Venue: Bondi Pavilion Theatre (Bondi NSW), Jul 27 – 29, 2017
Creator: Tom Christophersen
Director: James Dalton
Cast: Tom Christophersen, Tim Kemp
Image by Philip Erbacher
Tom Christophersen has a fascination for the paranormal, and in Business Unfinished, we gather around him as though around a campfire, listening to ghost stories that he has amassed. A collector of metaphysical tales, the idiosyncratic obsession that Christophersen presents, is something we relate to, for what he does in the show, is to question a reality of which everyone is implicated.
Believable or not, depending on each of our own constitutions, episodes in Business Unfinished are an inviting exploration into the nature of time and space, as well as an examination of the human tendency to create relationships with the supernatural, religious or otherwise. It then extends into the idea of sanity, and that sense of coherence necessary for the world to exist as an understandable, rational whole. An acceptance of incoherence would suggest that phenomena is beyond all human control, and therefore devastating.
Christophersen’s work on soundtrack is outstanding; blending firsthand accounts with an imaginative selection of music and a broad assortment of effects and clips, what we hear is deeply evocative, and a thorough expression of the creator’s unbridled fascination for the subject. Sound design however, is underwhelming, with two basic speakers behind the stage unable to manufacture appropriate sensations that would trigger our more visceral responses. Christophersen performs a substantial portion of the show as a lip-sync act, mouthing to recordings of various personalities, with astonishing accuracy. Stage manager Patrick Howard’s precision in dispensing cues is noteworthy in this regard.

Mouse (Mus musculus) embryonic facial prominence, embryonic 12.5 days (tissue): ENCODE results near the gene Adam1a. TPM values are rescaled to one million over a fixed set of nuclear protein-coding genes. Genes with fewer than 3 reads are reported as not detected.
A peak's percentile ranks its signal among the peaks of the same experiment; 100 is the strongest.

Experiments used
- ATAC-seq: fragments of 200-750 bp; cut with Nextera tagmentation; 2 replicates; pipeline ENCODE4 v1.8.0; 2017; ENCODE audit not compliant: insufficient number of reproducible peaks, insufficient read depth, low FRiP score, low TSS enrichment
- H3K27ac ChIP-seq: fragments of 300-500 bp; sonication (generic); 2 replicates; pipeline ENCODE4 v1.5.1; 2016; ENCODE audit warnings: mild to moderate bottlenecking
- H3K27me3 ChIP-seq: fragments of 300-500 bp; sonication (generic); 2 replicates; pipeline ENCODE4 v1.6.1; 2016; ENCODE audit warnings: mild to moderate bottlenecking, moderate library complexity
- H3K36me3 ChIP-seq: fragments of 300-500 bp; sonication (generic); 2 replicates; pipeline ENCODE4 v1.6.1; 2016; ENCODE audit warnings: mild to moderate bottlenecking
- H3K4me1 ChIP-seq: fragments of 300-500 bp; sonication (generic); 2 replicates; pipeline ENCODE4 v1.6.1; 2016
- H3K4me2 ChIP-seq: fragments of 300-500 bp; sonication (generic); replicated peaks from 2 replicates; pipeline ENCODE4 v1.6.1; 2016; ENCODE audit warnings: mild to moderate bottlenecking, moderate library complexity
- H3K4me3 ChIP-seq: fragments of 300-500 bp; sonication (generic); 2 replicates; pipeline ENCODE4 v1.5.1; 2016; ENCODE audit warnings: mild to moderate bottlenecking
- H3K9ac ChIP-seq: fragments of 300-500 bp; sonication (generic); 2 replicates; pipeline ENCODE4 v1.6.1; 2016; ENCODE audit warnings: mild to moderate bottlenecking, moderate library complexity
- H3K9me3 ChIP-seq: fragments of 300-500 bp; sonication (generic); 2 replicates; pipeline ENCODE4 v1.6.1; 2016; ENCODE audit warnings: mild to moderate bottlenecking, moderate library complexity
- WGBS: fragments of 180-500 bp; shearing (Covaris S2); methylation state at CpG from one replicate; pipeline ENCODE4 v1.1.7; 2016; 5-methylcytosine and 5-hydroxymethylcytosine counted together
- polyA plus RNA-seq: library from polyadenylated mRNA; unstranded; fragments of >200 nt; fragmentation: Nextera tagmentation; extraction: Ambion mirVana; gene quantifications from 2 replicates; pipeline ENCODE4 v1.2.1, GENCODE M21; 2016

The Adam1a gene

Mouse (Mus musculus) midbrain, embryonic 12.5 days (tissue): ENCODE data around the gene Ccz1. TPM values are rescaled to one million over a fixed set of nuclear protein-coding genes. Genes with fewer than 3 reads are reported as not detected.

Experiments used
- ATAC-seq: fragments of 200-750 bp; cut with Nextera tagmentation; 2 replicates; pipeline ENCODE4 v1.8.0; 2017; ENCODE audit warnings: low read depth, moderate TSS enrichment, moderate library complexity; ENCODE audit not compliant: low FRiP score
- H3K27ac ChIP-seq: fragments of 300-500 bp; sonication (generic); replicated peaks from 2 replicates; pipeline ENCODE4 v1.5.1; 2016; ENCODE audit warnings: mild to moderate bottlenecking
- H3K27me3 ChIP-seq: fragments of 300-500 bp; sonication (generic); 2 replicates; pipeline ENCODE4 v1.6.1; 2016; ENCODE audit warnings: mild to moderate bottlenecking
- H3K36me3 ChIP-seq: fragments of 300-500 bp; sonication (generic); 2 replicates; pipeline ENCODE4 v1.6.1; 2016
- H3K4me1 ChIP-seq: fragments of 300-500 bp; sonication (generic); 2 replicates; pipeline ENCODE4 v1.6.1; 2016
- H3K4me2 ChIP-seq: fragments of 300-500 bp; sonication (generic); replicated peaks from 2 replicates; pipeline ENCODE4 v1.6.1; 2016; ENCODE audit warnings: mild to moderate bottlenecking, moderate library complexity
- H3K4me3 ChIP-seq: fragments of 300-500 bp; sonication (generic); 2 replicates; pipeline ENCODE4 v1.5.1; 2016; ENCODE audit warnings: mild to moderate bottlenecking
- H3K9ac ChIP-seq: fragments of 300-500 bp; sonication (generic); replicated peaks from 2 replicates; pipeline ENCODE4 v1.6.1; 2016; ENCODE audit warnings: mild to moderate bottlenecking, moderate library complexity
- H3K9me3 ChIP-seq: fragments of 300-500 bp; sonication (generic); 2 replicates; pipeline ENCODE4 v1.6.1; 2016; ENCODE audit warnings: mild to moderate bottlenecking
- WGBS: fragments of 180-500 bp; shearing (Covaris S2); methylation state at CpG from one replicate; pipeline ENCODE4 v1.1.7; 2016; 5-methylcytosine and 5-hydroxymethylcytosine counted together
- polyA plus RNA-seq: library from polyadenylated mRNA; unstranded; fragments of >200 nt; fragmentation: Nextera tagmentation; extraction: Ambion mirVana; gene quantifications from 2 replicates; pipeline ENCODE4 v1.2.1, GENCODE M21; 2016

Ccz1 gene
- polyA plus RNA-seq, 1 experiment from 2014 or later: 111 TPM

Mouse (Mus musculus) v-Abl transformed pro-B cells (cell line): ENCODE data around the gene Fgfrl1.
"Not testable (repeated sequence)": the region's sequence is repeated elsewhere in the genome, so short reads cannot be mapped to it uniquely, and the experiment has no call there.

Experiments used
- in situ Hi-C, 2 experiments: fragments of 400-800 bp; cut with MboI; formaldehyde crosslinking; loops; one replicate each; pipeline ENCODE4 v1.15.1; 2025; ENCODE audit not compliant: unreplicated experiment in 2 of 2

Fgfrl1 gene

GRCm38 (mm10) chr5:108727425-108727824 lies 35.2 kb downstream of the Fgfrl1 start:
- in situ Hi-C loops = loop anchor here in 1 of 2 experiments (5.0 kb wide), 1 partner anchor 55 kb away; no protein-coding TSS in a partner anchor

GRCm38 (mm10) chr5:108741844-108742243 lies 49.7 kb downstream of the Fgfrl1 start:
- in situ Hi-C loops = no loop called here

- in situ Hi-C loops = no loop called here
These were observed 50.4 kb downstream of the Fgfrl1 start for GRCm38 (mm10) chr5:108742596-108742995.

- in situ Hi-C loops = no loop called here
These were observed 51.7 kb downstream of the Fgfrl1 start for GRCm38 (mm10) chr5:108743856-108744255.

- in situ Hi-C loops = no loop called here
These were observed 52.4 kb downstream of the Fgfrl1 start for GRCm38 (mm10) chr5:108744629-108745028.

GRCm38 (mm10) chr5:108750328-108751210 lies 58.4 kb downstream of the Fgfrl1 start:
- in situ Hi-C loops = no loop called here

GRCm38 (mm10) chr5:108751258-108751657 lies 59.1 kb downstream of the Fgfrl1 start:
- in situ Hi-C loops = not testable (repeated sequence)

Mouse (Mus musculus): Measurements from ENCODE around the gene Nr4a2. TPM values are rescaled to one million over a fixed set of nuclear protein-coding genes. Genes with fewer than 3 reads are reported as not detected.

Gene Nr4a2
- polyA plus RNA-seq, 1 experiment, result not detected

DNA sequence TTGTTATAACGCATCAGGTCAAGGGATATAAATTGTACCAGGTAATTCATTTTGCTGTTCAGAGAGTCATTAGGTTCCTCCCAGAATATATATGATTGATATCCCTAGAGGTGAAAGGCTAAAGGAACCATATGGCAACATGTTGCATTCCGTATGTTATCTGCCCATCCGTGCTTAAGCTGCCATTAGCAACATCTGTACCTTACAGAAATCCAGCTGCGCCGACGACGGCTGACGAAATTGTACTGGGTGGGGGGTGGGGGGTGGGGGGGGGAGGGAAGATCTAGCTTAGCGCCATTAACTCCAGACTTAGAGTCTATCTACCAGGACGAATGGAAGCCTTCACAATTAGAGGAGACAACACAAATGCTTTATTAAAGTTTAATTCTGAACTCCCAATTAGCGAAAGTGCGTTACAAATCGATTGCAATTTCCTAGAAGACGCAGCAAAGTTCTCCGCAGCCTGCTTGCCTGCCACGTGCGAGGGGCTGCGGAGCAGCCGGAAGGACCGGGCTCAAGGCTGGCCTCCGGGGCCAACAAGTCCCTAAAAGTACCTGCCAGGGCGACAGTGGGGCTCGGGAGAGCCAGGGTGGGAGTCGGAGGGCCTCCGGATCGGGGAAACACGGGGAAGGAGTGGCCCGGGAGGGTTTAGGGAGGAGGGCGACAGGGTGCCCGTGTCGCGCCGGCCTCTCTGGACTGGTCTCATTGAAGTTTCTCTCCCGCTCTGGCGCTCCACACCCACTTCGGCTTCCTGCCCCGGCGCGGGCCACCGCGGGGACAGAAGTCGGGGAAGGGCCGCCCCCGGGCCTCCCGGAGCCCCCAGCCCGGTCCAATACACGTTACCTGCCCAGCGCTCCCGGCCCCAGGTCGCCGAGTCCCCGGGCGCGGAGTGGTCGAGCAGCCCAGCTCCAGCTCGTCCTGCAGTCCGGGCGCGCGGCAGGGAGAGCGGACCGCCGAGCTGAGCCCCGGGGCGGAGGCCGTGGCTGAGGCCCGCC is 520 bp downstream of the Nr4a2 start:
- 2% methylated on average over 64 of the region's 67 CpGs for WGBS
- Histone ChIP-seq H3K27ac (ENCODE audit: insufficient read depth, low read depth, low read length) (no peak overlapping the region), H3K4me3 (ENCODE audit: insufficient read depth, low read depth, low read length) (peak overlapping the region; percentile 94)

Lighting design by Alexander Berlage is charming and playful, offering a good level of visual excitement to the piece. The space is problematic, being right next door to a rowdy watering hole, and the production insufficiently compensates for noise, leaving atmosphere severely compromised, in a work that is all about things creepy and ominous. Nonetheless, it is unequivocal that what its innovative director James Dalton delivers, is a rich and artful theatre, one that is as interested in its subject matter as it is in the characteristics of theatre itself.
Live performances comprise both the concrete and the esoteric. We go to them in search of magic, trusting that although the flesh and matter we encounter are essentially ordinary, something beyond the mundane will be experienced. If ghosts can be created on stage, we can make them appear in other places, voluntarily or involuntarily. As with gods, we can only prove their non-existence, but their presence is resolutely persistent, and ultimately ineludible.